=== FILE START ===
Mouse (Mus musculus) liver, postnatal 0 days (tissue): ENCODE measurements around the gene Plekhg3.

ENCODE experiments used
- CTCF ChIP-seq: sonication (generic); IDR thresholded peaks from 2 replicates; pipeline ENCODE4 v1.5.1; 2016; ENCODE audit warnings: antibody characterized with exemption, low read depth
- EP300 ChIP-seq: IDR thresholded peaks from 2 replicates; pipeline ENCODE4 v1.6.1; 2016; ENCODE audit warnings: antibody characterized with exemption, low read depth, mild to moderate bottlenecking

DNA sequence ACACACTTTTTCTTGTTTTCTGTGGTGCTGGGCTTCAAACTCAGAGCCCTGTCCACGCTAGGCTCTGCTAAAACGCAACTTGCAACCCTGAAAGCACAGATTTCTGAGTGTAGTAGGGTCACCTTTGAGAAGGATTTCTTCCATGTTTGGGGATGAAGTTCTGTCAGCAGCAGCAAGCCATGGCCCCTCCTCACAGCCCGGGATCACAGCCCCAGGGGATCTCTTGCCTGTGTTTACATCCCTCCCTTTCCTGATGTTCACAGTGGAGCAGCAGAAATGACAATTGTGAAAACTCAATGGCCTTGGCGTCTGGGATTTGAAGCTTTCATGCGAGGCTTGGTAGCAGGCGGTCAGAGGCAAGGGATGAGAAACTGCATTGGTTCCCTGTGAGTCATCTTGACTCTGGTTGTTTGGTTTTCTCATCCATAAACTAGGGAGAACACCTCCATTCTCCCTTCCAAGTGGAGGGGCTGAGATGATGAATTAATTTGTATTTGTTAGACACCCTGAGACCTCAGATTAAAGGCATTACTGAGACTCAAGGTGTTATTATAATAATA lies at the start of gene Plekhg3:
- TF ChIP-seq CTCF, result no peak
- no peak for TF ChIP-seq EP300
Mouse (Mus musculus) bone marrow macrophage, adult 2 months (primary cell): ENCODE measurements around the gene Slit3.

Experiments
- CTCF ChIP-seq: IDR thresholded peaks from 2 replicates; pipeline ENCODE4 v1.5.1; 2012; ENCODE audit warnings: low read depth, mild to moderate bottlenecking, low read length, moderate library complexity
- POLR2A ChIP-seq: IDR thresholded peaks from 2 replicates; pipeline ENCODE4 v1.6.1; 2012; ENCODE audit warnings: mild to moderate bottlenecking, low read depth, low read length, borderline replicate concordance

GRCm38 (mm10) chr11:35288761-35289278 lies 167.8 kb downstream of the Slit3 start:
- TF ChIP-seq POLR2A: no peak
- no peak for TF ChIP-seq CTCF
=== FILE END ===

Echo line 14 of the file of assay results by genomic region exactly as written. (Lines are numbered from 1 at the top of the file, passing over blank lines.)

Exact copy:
- no peak for TF ChIP-seq CTCF